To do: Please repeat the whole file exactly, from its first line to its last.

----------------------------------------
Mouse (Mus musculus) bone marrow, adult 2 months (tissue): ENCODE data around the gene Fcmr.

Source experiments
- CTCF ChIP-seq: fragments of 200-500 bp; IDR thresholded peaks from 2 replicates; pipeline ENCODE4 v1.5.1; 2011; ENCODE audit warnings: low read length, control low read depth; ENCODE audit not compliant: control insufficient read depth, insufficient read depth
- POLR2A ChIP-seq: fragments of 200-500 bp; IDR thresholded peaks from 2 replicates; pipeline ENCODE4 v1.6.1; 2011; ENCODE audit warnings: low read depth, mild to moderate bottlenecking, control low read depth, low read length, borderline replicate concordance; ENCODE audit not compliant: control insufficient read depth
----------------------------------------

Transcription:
Mouse (Mus musculus) bone marrow, adult 2 months (tissue): ENCODE data around the gene Fcmr.

Source experiments
- CTCF ChIP-seq: fragments of 200-500 bp; IDR thresholded peaks from 2 replicates; pipeline ENCODE4 v1.5.1; 2011; ENCODE audit warnings: low read length, control low read depth; ENCODE audit not compliant: control insufficient read depth, insufficient read depth
- POLR2A ChIP-seq: fragments of 200-500 bp; IDR thresholded peaks from 2 replicates; pipeline ENCODE4 v1.6.1; 2011; ENCODE audit warnings: low read depth, mild to moderate bottlenecking, control low read depth, low read length, borderline replicate concordance; ENCODE audit not compliant: control insufficient read depth